Evanston unions feel no repercussions from Supreme Court decision


Allie Goulding/Daily Senior Staffer

The steps of the Supreme Court. In late June, the Court overturned an Illinois law obliging public sector workers to pay a government union in order to work.

Amelia Langas, Development and Recruitment Editor

Almost four months after the Supreme Court’s decision banning mandatory union payments, some Evanston unions haven’t yet felt any impacts.

In late June, the Court overturned an Illinois law obliging public sector workers to pay a government union in order to work, even if they are not members of the union. The Court ruled that this “extraction of agency fees from nonconsenting public sector employees” violated the First Amendment.

“Under Illinois law, public employees are forced to subsidize a union, even if they choose not to join and strongly object to the positions the union takes in collective bargaining and related activities,” Justice Samuel Alito wrote for the majority in the 5-4 decision. “We conclude that this arrangement violates the free speech rights of nonmembers by compelling them to subsidize private speech on matters of substantial public concern.”

Now, workers can opt out of union membership without having to pay fair share fees, which funds the union’s collective bargaining and representation, but does not cover the union’s political activities, The Daily reported in July.

Tamara Cummings, general counsel of the Illinois Fraternal Order of Police Labor Council which represents Evanston police, said despite the Supreme Court ruling, the police union has seen an increase in membership. Prior to the ruling, the FOP had about 150 fair share members — workers who paid dues, but were not union members — but now there are only about 80 of these nonmembers.

“(The Court ruling) made people realize the value of unions and the value of our services,” Cummings said. “Not just with respect to collective bargaining, but we also represent them in discipline matters and critical incidents if they’re involved in a critical incident.”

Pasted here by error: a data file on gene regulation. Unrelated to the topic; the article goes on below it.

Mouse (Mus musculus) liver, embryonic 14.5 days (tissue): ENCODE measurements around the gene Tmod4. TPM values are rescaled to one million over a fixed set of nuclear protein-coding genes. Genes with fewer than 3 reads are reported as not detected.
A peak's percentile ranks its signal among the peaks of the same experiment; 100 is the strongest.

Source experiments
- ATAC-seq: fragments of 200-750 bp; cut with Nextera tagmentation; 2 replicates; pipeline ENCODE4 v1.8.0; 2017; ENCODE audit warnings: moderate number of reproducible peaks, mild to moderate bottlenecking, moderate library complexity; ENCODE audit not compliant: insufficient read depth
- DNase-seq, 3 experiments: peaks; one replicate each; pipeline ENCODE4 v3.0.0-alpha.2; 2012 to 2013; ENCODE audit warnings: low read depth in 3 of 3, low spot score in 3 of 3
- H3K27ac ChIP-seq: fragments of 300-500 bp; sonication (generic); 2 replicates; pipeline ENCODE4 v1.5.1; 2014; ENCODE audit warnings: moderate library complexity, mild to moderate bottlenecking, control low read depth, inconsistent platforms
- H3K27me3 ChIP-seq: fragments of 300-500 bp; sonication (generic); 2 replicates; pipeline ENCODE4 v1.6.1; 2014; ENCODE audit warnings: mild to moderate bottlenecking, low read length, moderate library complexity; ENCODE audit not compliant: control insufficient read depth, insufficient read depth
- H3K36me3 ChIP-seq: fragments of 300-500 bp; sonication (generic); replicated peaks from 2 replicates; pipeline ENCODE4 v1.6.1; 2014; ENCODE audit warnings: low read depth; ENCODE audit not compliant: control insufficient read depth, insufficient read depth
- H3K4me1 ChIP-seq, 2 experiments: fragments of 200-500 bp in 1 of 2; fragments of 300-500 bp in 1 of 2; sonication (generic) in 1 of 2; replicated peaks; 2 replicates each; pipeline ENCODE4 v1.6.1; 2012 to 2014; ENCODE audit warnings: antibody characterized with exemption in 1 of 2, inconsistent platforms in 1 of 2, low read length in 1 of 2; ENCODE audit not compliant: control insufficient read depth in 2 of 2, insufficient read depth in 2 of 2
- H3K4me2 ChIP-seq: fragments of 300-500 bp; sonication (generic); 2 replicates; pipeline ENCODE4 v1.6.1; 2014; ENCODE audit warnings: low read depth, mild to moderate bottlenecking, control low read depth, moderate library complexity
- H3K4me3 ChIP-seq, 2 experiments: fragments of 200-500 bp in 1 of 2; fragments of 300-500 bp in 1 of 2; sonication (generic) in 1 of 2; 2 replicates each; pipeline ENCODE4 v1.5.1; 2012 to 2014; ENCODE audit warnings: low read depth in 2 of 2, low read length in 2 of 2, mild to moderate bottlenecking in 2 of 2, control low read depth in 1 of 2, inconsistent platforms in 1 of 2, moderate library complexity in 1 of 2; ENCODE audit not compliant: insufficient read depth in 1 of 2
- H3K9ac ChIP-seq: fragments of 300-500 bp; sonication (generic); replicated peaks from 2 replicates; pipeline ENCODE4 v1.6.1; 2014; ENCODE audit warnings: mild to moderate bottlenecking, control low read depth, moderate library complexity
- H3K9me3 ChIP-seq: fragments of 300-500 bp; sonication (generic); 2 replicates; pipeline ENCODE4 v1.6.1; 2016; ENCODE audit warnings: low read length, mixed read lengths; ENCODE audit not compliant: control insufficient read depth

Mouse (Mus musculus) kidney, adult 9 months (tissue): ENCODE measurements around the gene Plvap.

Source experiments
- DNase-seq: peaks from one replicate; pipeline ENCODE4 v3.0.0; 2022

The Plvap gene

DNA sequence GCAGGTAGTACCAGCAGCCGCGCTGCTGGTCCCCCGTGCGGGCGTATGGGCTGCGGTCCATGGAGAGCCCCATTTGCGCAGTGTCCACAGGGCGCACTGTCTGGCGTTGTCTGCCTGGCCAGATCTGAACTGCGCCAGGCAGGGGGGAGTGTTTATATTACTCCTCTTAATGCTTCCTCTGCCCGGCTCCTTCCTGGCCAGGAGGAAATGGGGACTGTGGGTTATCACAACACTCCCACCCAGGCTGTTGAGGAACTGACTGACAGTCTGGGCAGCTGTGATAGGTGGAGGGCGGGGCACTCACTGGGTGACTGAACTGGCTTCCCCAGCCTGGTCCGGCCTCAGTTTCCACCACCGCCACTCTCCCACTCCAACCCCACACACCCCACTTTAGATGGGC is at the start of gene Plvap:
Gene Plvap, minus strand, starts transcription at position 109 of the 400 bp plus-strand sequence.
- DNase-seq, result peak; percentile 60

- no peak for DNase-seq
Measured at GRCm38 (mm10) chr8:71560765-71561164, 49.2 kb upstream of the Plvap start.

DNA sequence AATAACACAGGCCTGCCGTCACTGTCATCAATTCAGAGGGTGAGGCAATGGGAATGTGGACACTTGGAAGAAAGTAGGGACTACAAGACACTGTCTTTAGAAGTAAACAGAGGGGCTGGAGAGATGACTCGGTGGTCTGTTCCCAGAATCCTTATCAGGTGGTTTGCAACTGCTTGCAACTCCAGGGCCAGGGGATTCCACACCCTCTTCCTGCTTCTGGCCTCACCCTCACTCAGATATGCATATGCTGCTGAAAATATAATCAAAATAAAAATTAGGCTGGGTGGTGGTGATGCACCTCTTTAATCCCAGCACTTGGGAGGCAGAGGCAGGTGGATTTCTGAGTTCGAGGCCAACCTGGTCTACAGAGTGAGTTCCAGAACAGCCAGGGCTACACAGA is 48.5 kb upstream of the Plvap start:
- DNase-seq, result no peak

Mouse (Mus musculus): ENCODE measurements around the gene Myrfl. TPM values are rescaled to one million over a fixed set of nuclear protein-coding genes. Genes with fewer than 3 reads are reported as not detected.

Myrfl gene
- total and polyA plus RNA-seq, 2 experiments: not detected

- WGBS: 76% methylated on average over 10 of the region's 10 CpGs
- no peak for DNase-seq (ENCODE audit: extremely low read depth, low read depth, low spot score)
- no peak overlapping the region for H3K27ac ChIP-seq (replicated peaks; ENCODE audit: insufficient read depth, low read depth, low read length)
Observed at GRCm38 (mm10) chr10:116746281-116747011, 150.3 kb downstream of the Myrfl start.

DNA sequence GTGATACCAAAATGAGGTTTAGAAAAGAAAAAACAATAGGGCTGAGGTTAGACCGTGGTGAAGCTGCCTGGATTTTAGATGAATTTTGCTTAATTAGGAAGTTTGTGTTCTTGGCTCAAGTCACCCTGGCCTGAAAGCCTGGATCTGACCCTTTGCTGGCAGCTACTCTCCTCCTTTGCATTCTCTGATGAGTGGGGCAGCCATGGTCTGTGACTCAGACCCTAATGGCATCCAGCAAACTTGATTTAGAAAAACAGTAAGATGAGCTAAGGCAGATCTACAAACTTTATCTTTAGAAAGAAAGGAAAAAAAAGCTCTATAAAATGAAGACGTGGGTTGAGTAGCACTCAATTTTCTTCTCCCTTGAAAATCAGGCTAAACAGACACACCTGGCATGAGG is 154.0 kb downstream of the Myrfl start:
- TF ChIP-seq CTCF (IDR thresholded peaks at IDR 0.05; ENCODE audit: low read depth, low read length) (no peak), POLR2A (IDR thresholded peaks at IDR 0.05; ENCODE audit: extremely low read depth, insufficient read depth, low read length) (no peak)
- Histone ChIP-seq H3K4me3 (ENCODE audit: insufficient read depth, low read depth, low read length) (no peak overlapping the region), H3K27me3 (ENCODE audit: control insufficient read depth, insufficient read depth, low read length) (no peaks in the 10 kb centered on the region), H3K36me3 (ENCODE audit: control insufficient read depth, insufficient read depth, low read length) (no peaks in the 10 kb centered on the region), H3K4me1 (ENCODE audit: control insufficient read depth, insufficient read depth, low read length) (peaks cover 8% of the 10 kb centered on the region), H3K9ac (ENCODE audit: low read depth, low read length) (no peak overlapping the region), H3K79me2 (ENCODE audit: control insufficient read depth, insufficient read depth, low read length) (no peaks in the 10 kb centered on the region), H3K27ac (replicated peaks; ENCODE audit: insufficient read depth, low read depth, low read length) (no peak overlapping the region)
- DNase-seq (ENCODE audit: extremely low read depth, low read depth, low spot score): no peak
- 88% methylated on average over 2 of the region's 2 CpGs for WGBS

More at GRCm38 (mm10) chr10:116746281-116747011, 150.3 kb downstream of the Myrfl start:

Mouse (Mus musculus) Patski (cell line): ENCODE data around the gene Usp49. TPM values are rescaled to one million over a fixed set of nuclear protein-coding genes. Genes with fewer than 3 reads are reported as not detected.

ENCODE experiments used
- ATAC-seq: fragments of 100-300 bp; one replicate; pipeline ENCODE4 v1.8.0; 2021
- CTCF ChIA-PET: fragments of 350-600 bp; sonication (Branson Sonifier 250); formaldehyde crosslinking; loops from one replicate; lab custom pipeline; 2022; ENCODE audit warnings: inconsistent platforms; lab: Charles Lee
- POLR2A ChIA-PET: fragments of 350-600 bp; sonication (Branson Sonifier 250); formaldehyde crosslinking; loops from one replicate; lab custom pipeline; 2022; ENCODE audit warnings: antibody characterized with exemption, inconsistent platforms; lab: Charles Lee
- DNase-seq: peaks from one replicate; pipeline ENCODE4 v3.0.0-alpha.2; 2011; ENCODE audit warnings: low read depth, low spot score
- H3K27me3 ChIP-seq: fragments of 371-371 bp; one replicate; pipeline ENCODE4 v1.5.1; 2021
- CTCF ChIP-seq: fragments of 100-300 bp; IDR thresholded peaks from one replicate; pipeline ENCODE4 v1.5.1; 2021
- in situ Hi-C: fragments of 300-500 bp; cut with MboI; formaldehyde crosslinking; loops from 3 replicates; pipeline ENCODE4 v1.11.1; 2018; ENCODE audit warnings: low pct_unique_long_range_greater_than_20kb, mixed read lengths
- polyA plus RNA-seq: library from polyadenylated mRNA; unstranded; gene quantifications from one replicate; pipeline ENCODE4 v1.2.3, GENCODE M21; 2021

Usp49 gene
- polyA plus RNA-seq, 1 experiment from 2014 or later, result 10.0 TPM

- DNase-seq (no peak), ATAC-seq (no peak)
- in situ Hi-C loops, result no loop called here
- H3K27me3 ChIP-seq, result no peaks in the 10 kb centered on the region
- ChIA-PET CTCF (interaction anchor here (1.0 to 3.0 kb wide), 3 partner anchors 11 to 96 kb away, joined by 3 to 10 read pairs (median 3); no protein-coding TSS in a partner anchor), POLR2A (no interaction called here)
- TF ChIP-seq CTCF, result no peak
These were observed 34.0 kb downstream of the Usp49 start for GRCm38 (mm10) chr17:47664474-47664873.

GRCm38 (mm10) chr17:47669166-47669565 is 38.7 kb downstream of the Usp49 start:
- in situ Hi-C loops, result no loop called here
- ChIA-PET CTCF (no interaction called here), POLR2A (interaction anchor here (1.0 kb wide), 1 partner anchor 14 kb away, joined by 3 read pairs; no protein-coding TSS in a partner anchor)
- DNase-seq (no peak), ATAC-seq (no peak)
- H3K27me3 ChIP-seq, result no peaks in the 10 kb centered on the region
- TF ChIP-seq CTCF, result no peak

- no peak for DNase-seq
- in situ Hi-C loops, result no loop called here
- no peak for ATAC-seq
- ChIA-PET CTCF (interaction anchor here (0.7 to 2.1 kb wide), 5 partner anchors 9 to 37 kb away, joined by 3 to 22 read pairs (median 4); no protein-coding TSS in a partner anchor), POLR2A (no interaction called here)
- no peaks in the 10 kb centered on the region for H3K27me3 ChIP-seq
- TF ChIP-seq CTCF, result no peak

Financially, Cummings said the FOP has seen an increase in dues paid as a result of former nonmembers joining the union.

Billy Lynch, president of Evanston Firefighters Local 742 union, echoed Cummings’ sentiment that unions have remained unaffected at this point by the ruling. He said his union continues to have complete participation from its 97 members.

“It’s important for us to make sure we pass along the message to our members that we will always represent them fairly and equitably,” Lynch said. “Even despite the (Court’s) decision, that’s only going to make us be tighter as an organization, make us work harder for each other, make sure we’re all taken care of.”

Lynch said it’s still the recent aftermath of the Court’s decision, so while no effects have been felt immediately, he foresees impacts in the long-term for other unions. However, he added that firefighters tend to be a closely knit group and he only expects the community to become more unified as a result.

Although the unions representing Evanston police and firefighters have thus far been unaffected by the Court’s ruling, the future is still uncertain. Both the unions are undergoing contract negotiations with the city for next year.

Email: [email protected]
Twitter: @amelialangas